Marseilles (usu. Marsayles'; Fr. Marseille), the third city of France, and the chief town of the dep. Bouches-du-Rhone, is situated on the south coast, about 27 miles E. of the mouth of the Rhone, and 536 by rail SSB. of Paris. It is the principal commercial port of France, if not of the entire Mediterranean. Wheat, oil-seeds, coal, wine, spirits, beer, sugar, maize, oats, barley, coffee, oils, pepper, flour, and tallow are the chief imports; whilst the exports comprise clay tiles, wheat, oil-cakes, flour, sugar, oil, wine and spirits, soap, and candles. Marseilles is the headquarters of the Messageries Maritimes and other great French companies. The old harbour, a natural basin of nearly 70 acres, runs into the heart of the city; to the W. of it new docks, quays, and warehouses extend fully a mile along the shore, and cover a hundred acres; between these and a breakwater is an outer roadstead; and there are also dry-docks, slips, etc. Soap, vegetable oils, oil-cake, soda, sugar, macaroni, iron, lead, zinc, tiles, and leather are manufactured. The city of Marseilles is built on the slopes that overlook the old harbour, and at the foot, and has of late years extended to the south-east. Its buildings include the cathedral, built in the form of a Byzantine basilica (1852-93); the pilgrimage church (1214; rebuilt 1864), with an image of the Virgin greatly venerated by sailors; the church of St Victor (1200), with crypt and catacombs of the 11th century; the health office of the port, with fine paintings by Vernet, David, Gerard, and Guerin; the museum of antiquities, in the Chateau Borely; the Longchamp palace, a very fine Renaissance building (1870), with picture-gallery and natural history museum ; the public library, with 95,000 volumes and 1530 MSS. There are also a botanical and a zoological garden, a marine and an astronomical observatory, a faculty of sciences, and schools of medicine, fine arts, Oriental languages, music, commerce, hydrography. Pop. (1861) 260,910; (1886) 376,143; (1901)474,326, including a colony of 90,000 Italians.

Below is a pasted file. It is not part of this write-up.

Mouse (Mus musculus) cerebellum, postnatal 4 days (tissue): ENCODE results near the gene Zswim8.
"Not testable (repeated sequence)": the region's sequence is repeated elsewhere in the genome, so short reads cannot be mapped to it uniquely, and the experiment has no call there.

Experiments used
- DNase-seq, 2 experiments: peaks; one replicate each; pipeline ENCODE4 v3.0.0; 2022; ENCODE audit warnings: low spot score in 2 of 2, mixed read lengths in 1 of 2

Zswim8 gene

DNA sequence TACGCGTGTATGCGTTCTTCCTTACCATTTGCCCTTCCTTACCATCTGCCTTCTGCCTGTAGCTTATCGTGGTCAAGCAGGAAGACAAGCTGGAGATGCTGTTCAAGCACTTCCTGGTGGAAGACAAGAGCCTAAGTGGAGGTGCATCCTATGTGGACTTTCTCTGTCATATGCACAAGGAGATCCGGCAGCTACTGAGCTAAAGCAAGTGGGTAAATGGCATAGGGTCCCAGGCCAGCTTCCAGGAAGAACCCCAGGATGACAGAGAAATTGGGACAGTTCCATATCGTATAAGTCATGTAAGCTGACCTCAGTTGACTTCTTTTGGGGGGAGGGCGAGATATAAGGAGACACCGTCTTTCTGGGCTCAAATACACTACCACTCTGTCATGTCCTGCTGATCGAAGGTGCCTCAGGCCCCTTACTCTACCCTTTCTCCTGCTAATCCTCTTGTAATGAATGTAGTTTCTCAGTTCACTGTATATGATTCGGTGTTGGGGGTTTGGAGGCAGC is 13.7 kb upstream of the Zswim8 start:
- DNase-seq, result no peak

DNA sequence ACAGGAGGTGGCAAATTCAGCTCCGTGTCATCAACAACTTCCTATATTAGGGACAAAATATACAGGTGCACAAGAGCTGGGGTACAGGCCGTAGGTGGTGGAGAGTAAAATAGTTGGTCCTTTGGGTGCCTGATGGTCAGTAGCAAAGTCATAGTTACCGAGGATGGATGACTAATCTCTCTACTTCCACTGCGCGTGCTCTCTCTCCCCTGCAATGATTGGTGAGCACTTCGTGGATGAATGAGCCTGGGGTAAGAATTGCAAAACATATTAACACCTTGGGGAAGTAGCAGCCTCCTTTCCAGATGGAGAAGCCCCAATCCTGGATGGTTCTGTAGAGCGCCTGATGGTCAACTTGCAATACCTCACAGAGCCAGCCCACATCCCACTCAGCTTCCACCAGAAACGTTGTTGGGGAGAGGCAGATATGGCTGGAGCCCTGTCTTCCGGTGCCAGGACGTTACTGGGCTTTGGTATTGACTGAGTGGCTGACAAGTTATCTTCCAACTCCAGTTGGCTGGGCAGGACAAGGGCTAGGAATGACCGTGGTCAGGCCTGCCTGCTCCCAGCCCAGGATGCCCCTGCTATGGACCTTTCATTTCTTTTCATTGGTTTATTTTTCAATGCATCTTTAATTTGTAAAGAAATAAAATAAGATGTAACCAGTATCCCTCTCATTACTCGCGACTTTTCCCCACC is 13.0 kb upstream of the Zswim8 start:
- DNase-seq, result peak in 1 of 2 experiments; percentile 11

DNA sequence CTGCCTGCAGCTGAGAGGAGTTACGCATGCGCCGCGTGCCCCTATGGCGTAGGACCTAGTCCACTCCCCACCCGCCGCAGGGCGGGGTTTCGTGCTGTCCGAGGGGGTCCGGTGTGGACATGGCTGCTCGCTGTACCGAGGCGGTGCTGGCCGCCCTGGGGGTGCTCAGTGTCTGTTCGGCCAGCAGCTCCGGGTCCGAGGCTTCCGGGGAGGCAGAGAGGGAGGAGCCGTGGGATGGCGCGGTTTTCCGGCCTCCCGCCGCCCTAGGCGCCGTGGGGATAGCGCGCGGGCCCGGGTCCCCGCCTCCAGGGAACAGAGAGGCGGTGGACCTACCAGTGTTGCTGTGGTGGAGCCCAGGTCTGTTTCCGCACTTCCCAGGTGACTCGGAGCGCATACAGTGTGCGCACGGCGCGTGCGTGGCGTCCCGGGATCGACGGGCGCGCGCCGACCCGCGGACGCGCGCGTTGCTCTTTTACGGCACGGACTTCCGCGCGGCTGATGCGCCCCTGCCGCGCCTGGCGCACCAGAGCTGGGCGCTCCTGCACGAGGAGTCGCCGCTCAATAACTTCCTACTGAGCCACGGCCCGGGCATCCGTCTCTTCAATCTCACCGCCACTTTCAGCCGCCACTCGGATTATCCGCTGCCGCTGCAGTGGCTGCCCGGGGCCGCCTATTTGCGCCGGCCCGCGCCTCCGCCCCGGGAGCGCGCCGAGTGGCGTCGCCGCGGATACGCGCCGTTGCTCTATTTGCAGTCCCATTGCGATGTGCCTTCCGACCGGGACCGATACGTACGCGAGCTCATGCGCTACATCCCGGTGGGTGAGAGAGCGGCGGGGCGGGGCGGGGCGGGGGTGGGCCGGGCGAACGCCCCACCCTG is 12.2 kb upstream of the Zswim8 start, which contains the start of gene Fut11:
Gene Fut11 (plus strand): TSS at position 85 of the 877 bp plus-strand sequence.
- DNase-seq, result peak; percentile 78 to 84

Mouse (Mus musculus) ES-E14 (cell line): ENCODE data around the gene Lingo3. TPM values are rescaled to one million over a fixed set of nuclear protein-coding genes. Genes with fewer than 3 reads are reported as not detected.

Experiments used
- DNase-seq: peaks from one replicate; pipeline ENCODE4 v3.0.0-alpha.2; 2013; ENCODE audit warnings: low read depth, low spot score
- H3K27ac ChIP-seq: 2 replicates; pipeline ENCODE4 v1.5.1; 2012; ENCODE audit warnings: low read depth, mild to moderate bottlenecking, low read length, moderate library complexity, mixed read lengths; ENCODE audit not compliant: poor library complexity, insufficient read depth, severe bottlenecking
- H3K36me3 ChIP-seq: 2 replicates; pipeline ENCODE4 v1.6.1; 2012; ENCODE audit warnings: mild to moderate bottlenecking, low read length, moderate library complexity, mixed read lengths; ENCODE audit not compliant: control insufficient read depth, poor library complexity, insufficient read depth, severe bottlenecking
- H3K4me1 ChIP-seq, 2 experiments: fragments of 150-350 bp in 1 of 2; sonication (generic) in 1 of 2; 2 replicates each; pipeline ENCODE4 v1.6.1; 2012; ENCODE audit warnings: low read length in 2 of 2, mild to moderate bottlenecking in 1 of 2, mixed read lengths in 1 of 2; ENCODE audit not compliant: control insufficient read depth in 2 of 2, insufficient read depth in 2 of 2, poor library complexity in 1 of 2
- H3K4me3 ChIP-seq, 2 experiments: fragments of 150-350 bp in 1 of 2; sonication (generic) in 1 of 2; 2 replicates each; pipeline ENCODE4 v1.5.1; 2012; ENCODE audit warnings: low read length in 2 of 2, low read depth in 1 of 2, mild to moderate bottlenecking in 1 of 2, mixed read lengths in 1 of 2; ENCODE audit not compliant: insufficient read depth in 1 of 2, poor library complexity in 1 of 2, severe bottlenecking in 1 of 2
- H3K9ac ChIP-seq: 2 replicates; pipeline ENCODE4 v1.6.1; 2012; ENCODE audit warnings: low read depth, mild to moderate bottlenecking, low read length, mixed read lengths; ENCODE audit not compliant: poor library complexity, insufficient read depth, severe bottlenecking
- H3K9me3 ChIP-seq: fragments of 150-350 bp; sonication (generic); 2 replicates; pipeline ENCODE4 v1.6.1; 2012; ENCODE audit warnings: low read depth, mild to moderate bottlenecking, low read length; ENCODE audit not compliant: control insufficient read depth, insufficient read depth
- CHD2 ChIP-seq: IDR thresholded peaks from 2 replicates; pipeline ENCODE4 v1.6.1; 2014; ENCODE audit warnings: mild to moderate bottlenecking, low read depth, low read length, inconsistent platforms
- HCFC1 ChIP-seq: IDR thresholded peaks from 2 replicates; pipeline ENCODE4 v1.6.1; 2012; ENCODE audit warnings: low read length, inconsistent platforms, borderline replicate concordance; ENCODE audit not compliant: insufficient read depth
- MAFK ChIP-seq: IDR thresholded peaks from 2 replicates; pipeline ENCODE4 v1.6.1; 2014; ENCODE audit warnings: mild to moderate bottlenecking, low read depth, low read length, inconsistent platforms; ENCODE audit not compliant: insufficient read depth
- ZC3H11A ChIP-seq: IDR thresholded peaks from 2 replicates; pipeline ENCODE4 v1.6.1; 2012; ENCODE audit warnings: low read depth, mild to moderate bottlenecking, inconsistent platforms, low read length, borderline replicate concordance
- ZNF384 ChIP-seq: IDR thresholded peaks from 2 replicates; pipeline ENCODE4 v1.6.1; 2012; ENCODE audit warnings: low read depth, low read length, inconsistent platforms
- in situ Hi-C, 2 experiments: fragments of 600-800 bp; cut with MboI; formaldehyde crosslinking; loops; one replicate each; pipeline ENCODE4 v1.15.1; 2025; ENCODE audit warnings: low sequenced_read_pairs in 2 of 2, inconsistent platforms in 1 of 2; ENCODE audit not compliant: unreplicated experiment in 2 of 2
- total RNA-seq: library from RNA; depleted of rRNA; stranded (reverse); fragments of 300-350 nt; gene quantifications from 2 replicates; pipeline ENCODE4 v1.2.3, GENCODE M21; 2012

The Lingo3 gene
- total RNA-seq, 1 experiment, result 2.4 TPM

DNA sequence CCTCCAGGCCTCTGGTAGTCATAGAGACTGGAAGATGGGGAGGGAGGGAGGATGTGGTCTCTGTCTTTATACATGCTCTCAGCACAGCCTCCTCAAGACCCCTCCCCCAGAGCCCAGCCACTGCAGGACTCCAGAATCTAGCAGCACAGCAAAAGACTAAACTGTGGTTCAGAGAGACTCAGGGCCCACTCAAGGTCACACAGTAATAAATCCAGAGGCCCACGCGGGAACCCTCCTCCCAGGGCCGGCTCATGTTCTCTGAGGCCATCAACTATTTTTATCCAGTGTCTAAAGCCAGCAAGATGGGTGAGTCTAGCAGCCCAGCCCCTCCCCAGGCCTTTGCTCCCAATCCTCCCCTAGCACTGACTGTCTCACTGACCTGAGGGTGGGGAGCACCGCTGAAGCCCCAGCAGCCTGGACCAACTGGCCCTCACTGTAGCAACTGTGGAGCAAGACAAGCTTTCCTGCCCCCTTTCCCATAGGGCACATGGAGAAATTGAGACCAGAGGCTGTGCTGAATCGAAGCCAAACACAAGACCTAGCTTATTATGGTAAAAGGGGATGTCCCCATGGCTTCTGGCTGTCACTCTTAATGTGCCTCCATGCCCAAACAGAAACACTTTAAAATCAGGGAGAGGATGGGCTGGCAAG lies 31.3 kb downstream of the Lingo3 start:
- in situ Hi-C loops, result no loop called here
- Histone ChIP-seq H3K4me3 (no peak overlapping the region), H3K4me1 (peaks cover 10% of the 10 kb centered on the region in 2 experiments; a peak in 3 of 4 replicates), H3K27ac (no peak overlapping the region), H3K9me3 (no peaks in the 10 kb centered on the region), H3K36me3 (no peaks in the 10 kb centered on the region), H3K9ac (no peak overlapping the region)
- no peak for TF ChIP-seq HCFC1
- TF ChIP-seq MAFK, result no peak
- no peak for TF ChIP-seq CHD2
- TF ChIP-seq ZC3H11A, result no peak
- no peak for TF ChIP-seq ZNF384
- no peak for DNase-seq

Marseilles was founded by Phoceans from Asia Minor about 600 B.C., and down to 300 a.d. was a centre of Greek civilisation. The Greeks called it Massalia, the Romans Massilia. It supported Pompey against CAesar, but was taken by the latter in 49 b.c, after an obstinate defence. During subsequent ages it fell into the hands of the Saracens (9th c), Charles of Anjou (13th c), Alphonso V. of Aragon (1423), and Henry III. of France (1575). In 1112 it had become a republic ; but in 1660 it was deprived by Louis XIV. of the privileges it had enjoyed as a free port almost from its foundation. The years 1720-21 are memorable for the devastations of the plague, when nearly half the population of 100,000 perished. Marseilles was the scene of stirring events in 1792-93, and sent large bands of cut-throats to Paris; in 1871 it proclaimed the commune. In August 1885 there were 1250 deaths from cholera; but the insanitary condition of the place has, it is hoped, been remedied by the great drainage works inaugurated in 1891. Marseilles was the birthplace of Pytheas, Petronius, Thiers, and the sculptor Puget.